Information in this section has been
graciously donated to Apparel Search by The
National Partnership of Peru's Vicu a Breeders (SNV).
fundamental aims are to protect, preserve, manage and utilize in a rational
and organized manner the vicu a and guanaco species and to promote the
sustainable development of the farmers communities of the high Andean
plateaus of Peru. For more information about
Vicu a from peru,
click here to go to the SNV web
After having been sheared, the
Vicu a fiber is classified as described next.
Classification of the Vicu a Fiber according to the size.
I.- Long Commercial Fiber: It
is the fiber that has a length of 2 or more centimeters and include two
Type A with a
diameter of 12 microns
Type B with a
diameter of 13 microns
In the first case, the fiber
stems from the back of the animal whereas, in the second case, the fiber
comes from its flanks.
II.- Short Fiber: This fiber
has a length of less than 2 centimeters. It is obtained from the
classification done during the dehairing phase.
Classification of the Vicu a Fiber according to its condition
I.-Dirty fiber: This fiber is
the one obtained after the shearing of the animal.
II.- Dehaired fiber: The
dehairing consists in eliminating broadly the hair, the plant's rests and
the inert material remaining in the fiber.
III.- Clean fiber: The
cleaning consists in eliminating completely all the hair remaining in the
South American Camelids
The Camelids appeared in North
America during the Pliocene at the end of which they migrated to Africa and
Asia through the Bering Strait some 3 million years ago.
They evolved there to form the
Camelini tribe, including the modern Bactriano camel of Asia with 2
humps and the dromedary, or camel with one hump, located in the Near East
and North Africa.
Similarly, the Camelids
migrated south through the Panama isthmus and spread in South America where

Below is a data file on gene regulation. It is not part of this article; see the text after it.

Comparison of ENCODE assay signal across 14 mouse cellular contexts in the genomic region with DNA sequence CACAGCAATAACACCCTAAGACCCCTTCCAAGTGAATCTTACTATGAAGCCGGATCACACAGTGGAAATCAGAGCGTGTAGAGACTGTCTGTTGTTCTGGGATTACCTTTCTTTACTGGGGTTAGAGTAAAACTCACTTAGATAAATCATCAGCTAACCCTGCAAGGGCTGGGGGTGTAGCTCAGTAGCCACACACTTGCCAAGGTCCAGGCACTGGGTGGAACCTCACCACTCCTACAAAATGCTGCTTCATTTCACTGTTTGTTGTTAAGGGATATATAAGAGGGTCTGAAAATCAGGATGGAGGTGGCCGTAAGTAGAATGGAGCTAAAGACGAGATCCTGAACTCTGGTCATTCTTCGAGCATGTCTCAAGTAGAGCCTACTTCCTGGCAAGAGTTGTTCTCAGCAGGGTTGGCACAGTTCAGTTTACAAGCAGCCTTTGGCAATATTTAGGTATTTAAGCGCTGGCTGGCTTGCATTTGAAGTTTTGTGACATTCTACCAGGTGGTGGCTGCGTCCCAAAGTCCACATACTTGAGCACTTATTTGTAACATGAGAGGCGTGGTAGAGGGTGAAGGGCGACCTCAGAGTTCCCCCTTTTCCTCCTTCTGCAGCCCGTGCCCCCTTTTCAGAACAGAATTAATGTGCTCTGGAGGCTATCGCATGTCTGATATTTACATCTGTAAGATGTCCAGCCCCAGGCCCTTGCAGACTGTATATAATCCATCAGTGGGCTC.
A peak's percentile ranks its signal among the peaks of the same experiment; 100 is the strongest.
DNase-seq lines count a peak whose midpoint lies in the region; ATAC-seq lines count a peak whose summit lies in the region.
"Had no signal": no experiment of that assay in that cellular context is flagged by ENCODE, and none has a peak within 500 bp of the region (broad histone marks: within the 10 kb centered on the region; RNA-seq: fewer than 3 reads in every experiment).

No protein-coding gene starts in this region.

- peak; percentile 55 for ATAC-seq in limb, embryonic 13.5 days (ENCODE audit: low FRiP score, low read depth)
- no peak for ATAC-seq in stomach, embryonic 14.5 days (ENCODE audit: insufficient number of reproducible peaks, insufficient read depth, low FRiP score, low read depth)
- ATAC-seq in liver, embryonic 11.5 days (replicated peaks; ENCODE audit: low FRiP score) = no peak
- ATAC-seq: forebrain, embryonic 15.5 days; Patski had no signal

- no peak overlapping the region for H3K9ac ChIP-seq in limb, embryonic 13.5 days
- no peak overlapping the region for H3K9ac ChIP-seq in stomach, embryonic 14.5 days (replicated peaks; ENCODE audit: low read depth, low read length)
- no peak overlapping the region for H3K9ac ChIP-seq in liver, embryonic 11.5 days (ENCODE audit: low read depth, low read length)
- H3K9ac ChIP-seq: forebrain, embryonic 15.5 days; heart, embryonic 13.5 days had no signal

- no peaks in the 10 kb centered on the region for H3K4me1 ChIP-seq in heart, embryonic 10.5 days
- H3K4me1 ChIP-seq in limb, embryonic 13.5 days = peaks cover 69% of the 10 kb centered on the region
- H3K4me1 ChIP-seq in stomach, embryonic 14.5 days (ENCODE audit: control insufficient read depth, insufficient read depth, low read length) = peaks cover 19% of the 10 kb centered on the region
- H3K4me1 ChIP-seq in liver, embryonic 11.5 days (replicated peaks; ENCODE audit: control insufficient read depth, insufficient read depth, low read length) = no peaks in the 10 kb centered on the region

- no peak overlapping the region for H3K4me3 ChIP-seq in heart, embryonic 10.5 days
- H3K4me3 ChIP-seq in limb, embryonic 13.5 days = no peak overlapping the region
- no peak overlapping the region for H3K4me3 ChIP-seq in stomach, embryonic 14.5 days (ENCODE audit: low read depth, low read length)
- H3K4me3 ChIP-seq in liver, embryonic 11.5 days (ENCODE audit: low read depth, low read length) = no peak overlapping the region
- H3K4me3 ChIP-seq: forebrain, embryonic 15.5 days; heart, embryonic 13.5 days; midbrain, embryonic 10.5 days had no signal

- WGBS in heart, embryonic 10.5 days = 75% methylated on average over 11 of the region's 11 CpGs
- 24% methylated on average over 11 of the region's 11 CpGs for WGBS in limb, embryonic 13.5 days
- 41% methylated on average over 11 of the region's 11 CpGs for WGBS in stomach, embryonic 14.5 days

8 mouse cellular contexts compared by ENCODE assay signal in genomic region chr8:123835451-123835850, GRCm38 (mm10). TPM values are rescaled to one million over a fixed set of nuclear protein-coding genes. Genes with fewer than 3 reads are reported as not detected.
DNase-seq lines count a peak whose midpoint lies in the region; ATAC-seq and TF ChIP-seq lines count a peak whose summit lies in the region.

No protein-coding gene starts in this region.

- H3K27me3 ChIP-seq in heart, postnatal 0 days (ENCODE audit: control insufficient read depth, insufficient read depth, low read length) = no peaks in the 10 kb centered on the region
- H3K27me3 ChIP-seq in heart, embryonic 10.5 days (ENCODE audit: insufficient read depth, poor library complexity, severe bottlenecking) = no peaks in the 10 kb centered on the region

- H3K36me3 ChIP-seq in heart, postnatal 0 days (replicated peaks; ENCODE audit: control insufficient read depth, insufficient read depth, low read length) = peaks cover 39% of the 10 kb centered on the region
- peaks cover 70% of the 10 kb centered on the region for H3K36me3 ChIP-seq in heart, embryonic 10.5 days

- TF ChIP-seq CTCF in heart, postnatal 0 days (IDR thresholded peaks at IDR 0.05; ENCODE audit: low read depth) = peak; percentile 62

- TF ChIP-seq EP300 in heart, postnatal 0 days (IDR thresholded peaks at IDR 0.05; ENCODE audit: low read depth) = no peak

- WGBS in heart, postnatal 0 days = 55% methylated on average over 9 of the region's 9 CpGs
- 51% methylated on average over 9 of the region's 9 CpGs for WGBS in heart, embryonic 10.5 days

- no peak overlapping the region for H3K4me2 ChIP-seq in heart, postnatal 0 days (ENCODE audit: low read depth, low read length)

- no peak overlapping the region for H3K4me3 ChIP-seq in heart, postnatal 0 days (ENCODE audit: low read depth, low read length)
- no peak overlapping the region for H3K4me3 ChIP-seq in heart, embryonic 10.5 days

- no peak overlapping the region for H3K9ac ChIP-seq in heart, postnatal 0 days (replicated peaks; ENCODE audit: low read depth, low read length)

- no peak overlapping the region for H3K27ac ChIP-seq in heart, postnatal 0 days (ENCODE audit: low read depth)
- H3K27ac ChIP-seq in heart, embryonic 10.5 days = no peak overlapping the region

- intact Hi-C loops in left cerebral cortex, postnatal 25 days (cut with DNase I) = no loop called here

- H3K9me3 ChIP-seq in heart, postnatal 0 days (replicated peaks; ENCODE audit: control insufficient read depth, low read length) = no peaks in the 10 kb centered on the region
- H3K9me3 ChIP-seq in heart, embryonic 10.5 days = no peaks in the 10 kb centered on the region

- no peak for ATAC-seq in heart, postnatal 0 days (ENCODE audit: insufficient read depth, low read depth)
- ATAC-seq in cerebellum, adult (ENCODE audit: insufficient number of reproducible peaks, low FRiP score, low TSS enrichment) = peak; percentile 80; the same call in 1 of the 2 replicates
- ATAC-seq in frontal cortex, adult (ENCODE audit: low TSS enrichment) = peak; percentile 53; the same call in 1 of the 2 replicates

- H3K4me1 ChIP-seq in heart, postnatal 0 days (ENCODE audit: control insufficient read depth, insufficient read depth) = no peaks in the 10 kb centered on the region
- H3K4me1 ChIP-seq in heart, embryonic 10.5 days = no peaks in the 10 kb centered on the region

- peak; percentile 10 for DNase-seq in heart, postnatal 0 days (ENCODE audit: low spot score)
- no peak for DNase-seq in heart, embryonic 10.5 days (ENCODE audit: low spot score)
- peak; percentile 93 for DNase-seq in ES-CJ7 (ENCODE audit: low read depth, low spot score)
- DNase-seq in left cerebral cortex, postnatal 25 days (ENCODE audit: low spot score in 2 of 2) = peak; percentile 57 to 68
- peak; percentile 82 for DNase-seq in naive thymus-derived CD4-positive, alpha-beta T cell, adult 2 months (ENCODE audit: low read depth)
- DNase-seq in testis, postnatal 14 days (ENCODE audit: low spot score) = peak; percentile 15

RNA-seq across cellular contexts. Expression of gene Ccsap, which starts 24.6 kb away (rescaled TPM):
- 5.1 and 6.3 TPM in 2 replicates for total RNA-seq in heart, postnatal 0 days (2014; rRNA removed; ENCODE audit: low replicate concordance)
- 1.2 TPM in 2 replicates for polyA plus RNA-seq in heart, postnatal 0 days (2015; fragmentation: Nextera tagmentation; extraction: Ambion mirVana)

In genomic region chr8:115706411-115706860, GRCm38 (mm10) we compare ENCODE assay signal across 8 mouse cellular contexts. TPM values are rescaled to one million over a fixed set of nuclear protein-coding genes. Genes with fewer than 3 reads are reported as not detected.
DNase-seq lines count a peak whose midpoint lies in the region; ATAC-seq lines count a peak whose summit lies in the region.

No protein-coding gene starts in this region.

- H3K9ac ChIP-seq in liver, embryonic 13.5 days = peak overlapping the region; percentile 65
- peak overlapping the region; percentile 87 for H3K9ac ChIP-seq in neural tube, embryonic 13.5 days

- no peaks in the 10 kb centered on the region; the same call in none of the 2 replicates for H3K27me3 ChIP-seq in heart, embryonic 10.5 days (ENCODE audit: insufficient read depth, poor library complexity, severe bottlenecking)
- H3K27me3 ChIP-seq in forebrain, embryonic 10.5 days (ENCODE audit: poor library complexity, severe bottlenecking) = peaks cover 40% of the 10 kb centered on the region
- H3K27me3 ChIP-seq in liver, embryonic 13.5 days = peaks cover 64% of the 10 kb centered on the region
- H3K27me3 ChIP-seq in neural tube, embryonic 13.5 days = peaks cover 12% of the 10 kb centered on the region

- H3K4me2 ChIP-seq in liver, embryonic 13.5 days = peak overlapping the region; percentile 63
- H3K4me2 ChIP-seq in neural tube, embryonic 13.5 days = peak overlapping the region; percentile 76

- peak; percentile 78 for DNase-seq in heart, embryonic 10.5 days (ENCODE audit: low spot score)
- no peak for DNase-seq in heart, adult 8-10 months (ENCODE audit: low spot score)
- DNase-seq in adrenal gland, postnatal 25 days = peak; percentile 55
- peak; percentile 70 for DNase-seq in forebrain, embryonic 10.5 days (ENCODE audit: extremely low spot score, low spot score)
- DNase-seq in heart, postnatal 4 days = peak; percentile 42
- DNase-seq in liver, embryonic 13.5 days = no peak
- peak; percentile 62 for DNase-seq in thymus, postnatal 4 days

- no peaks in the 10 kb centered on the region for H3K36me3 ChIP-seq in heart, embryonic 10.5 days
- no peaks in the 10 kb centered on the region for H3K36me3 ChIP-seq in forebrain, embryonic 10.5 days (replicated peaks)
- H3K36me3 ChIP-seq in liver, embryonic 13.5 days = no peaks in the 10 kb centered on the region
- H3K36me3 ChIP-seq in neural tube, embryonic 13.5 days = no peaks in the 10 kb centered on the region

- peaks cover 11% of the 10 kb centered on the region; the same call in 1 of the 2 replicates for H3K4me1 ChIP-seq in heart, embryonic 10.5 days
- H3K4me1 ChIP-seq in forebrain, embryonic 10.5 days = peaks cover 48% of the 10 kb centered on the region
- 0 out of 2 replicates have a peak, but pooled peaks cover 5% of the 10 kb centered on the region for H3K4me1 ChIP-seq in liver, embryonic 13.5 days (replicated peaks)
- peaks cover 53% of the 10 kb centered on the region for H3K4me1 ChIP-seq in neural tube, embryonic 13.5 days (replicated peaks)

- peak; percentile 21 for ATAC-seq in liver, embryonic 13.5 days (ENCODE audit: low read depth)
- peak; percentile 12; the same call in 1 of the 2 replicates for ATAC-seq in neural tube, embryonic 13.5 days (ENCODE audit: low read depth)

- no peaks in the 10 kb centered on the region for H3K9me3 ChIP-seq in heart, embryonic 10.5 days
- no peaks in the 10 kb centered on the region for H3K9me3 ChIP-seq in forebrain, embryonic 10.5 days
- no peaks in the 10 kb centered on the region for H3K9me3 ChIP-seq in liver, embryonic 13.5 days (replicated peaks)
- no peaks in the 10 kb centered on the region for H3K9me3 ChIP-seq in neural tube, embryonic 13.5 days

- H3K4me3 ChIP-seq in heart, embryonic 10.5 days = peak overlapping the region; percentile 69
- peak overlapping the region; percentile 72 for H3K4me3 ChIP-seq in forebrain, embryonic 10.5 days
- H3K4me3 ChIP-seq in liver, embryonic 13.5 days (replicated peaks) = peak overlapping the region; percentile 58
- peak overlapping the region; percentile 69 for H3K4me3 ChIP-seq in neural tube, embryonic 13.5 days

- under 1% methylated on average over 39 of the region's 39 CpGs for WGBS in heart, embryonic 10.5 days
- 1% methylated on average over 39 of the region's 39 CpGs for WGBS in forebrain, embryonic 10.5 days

the Lamini tribe was formed. Finally, the ancestral Camelids
disappeared in North America.
Nowadays, The South American
Camelids are represented by the Vicu a Vicugna Vicugna (with 2
sub-species: the first one, namely the southern vicu a V.v.vicugna,
is located south of the latitude 18S, and is bigger and clearer than the
northern Vicu a, the V.v. mensalis), the Guanaco Lama guanico,
which would be the ancestor of the domestic lama, the Lama Glama, and
of the Alpaca, Lama pacas. South American Camelids belong to the
Artiodactyla order, sub-order Ruminantia, family Camelidae.
It is estimated that the
worldwide population of South American Camelids amounts to some 7.5
millions, that are mainly located in four Latin American countries. Some
90% of these animals include domestic species (Lamas and Alpacas), whereas
the other 10% are made up of wild species (Vicu a and Guanaco).
In the year 2000, out of the
total in the continent, some 90% of the Alpacas and 64% of the Vicu as were
located in Peru, whereas 60% of the Llamas were in Bolivia and 95% of the
Guanacos in Argentina.
Approximated population of
South American Camelids (*)
Camelids distribution in
Latin America (*)
Camelids population in Latin
Camelids distribution in Peru (*)
The Vicu a